At the Visitor’s Center
The river came through here once, and when it left it was steam. Bad ears, that river—thought our oxbow promised stream, didn’t know our shores so sharp they sometimes carve the consonants away. What did it expect, that river? This is a land of shattered bottles, slivered glass for sand.
You ask if all our men have artificial legs, if every door’s a mirror, every woman named -Conundra? There’s our hotel: stay a while, see. (What’s a while? Time here, it’s measured in vials, meted out by a five-year-old child.) And of your other questions: do all our stinging nettles sing as they sting, our wasps whisper their scent for flesh, all our birds rat-tat-tat on metal all day? Stay!
Nothing dystopic about us here, don’t worry. Not a pickpocket in the place. (So what if we have no pockets? our Head Comedian says.) Though we live in glass houses, we have no stones. (It’s true that we were prairie once, that switchgrass grew, but that was before the mountains moved in with their suitcases of white & green, the deer armed with 22s poured out of the four-o’clock train.)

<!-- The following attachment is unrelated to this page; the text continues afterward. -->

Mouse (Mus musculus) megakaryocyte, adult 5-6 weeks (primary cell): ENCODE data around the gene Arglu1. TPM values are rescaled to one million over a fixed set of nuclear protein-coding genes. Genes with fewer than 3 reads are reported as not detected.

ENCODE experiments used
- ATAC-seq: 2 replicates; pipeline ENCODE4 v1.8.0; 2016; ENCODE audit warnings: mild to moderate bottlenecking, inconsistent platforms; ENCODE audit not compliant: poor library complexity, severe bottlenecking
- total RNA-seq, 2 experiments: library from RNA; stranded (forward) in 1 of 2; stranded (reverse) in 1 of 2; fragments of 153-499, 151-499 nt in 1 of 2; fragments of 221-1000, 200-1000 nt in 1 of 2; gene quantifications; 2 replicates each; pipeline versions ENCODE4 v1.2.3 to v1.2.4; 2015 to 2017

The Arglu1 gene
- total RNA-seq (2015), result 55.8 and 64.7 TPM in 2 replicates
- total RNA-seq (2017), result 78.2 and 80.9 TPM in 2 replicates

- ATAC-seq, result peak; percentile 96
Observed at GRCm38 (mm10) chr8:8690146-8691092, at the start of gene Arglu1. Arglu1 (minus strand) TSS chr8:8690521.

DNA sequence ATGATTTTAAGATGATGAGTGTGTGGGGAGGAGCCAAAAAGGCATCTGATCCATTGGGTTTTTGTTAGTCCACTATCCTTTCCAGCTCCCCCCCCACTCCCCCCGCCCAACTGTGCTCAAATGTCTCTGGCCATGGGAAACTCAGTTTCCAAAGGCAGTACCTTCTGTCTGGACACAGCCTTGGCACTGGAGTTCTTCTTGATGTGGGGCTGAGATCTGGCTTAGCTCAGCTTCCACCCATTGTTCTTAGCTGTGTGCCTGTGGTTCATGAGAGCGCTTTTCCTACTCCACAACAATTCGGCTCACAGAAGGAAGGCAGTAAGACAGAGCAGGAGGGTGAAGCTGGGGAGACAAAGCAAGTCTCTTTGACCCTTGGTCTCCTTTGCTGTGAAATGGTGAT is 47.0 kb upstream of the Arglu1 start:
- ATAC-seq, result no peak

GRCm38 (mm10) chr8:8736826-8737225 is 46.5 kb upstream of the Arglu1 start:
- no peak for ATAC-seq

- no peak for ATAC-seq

And for you today, special: we’ve opened our vault of secrets, for in secrets we find happiness, & there’s no end to our secrets: they’re like our money: we just make more.
Y’all have terrible taste, a tour guide shouted at us once, so to gratify his group we gathered in the public square, cut out our tongues. What a dumb thing to do, they said, so in chorus we said Who’s gonna give you directions out of town now, lost ones? but it didn’t sound so good, all vowel & pain, & they fled in horror, & we laughed, the old tongue-tucked-down-the-throat trick, ketchup-packet trick— that’s the kind of fun we have here, we with our armed deer, sun setting through the steam of our spent river, our women’s triple-callused feet strolling the strands of slivered glass, lovers spreading copper blankets for picnics.
Sister, they called him,